There is a very interesting post over at the Biz of Baseball about how sports marketing expenditures from companies which received government bail-out money are coming under attack and how they are attempting, or not, to respond. To me something falls under the heading of PC [politically correct], if someone or something disagrees with an accusation made of them, but they capitulate to the accusations because they doubt their ability to make a more nuanced argument through the media din [i.e. headlines repeated ad nauseaum]. This from Toms’ article:
In the midst of this public and political turmoil, Nielsen Media Research has released some figures that show banking companies have decreased spending by 10 percent over the last year, but have increased the amount that they are spending on sports advertisement by 36 percent in 2008, showing that these businesses see sports as great return on investment.
According to Nielsen, “Banks spent $122 million – or 18.7% of all its TV ad dollars – on sports event programming in 2008. In 2007, the banking industry spent $90 million on sports broadcasts, or 12.5% of the industry’s total TV ad expenditures.”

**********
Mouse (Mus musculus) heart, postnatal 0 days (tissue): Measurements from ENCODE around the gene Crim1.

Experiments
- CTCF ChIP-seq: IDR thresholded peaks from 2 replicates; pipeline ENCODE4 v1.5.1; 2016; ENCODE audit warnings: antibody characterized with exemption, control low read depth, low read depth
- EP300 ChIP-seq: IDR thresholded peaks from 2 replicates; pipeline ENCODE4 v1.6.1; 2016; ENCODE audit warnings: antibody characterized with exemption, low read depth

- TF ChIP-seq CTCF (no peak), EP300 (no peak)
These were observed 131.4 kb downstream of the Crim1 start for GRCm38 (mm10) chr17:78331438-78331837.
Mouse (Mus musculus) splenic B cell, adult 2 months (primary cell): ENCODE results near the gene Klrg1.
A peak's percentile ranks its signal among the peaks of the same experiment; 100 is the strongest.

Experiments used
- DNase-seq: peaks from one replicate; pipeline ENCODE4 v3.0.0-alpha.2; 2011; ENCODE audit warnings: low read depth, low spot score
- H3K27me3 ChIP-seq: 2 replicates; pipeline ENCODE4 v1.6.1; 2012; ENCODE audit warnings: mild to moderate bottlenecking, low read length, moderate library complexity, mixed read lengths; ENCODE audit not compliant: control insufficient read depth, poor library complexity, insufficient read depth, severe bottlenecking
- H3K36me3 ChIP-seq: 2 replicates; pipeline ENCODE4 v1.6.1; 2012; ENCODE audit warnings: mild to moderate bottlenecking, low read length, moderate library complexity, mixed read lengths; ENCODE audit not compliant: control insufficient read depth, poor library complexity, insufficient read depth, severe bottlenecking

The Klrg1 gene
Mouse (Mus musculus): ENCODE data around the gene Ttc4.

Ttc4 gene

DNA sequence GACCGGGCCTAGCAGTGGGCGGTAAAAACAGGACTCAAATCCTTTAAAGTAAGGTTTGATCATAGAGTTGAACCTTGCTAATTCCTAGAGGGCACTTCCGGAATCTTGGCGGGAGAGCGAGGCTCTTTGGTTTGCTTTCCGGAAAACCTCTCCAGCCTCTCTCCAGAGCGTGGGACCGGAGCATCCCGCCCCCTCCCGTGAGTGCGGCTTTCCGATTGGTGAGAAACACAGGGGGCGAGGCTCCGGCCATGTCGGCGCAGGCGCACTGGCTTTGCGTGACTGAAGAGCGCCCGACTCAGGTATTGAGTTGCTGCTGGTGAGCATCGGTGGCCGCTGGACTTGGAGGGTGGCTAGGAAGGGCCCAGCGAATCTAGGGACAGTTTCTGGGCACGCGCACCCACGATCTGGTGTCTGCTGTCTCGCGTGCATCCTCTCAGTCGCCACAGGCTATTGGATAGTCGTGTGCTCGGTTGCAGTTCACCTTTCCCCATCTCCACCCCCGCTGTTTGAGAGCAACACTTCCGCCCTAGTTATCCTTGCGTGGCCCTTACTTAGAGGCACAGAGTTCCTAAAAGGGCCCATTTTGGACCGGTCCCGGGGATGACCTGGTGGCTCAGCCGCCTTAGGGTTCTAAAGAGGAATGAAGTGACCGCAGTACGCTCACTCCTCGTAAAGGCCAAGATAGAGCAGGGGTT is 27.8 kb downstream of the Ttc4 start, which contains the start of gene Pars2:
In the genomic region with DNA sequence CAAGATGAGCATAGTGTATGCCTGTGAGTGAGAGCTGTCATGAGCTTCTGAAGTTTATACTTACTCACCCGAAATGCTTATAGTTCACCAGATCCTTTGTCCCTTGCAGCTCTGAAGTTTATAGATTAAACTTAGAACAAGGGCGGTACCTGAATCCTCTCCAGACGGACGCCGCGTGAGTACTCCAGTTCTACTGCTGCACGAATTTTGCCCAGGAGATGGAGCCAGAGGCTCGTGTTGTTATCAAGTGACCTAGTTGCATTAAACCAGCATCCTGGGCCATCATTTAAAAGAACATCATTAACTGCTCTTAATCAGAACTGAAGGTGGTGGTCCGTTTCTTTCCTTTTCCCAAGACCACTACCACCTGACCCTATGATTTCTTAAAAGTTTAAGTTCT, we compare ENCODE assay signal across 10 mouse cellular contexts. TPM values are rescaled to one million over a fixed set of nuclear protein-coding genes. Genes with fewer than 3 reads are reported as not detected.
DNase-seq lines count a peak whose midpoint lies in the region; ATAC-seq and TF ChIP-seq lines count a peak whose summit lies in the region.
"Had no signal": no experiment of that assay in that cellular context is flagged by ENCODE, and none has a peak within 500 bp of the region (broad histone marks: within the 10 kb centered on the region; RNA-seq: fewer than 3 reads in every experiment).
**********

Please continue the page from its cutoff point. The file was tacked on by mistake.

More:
That’s why Bank of America has a PC problem. They walked away from a sponsorship for the new Yankee Stadium, despite the fact that sports advertising is a considered a good buy in their industry.
As an aside, you can read the article by Pete Toms just as an example of why online articles are not a competitor, but a great compliment to, the regular media. Toms article gives the casual reader input on the issue from a variety of sources. But to those who are really interested and would have tried to read up further, absent his article, he just saved us [trust me on this], at least a couple of hours of research.
I became aware of the article through Shyster Ball, Craig Calcaterra’s blog, another good source of baseball related writing. I know the web can appear to be made up of angry people. But it can also be viewed as a community of bright people who learn about ‘stuff’ and are happy to share and encourage others to do the same. I met a few local bloggers recently at Tobacco Road. Perhaps I am guilty of too much much Hobbes in my cereal, but I’m always slightly amazed and appreciative of the random generosity I’ve encountered in the on-line community. Toms and Calcaterra are good examples of that.